This is Homecoming Sunday. For us, our church is a familiar and comfortable home. How did it get that way for you? What is required to keep it that way? How does one balance the necessities of change with the need for comfort and familiarity? How shall new people be received and find a home with us?
Sunday, November 28th, 10:30 a.m. -- Robert Frost and the Spirit of Metaphor -- Dr. James Barszcz
Poet Robert Frost is one of the best known and most celebrated American writers of the the mid-20th century. Dr. James Barszcz will examine some of Frost's statements about poetry and metaphor, and will show how finding resemblances is not just the job of poets--it's what we all do when we think productively.
James Barszcz received his PhD in English Studies from Rutgers University and taught at the college level for many years. Now employed in the telecommunications field, he lives in Maplewood, NJ and edits the College Hill Review, an online literary journal.
Sunday, December 5th, 10:30 a.m. -- Waiting with Chocolate -- Rev. Darrell Berger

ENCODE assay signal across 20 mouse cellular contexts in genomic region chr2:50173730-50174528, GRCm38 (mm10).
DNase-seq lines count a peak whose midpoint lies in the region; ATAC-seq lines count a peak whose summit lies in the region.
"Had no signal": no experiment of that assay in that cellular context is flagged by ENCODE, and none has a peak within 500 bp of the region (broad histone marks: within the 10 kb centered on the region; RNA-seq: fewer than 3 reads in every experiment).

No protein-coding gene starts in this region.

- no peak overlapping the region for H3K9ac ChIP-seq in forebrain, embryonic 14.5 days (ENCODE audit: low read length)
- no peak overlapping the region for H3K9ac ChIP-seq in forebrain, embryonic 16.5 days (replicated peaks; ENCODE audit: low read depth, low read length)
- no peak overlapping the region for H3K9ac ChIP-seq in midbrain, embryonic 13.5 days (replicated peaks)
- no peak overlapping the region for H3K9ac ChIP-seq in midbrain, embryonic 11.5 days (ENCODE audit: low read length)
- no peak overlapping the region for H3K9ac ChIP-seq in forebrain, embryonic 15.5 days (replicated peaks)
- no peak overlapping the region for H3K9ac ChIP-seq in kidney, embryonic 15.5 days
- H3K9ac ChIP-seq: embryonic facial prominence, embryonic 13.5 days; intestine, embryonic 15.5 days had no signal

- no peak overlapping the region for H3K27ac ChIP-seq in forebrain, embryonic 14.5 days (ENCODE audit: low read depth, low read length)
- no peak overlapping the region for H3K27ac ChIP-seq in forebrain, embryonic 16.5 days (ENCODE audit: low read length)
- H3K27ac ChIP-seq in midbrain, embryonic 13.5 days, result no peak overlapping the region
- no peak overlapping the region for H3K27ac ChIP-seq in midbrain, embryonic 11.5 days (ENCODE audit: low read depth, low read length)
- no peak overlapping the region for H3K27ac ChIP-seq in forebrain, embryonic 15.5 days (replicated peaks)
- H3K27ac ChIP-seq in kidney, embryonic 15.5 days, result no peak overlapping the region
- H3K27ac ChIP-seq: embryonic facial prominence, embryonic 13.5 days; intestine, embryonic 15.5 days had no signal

The Advent Calendar is an invention of German Lutherans. When I was a boy I would be given one soon after Thanksgiving. It was a large poster with lots of glitter and color. There were several little doors and windows. Each day leading to Christmas I opened another, revealing little drawings with holiday themes: a candle, a stocking, a tree, a nd so on, each day's scene being a bit more elaborate than the day before.
When Kathleen and I were married, I discovered that the Advent Calendar was also part of her family tradition. Erica always received one, but hers were different from the ones I remembered. Behind each day's door or window she found a piece of chocolate! What? My advent calendars never had chocolate! I discovered that for some people, waiting is made rather easier than for others! This is the theme of today’s sermon.
Sunday, December 12th, 10:30 a.m. -- My Most Memorable Holiday
We often suspect our diversity without really knowing the specifics. One way to find out more is to share the memories of significant experiences. This Sunday's sermon segment will be filled by Bill Stafford, Angela Randall-West, Ross Miller and Nina Barszcz, speaking on their most memorable holiday.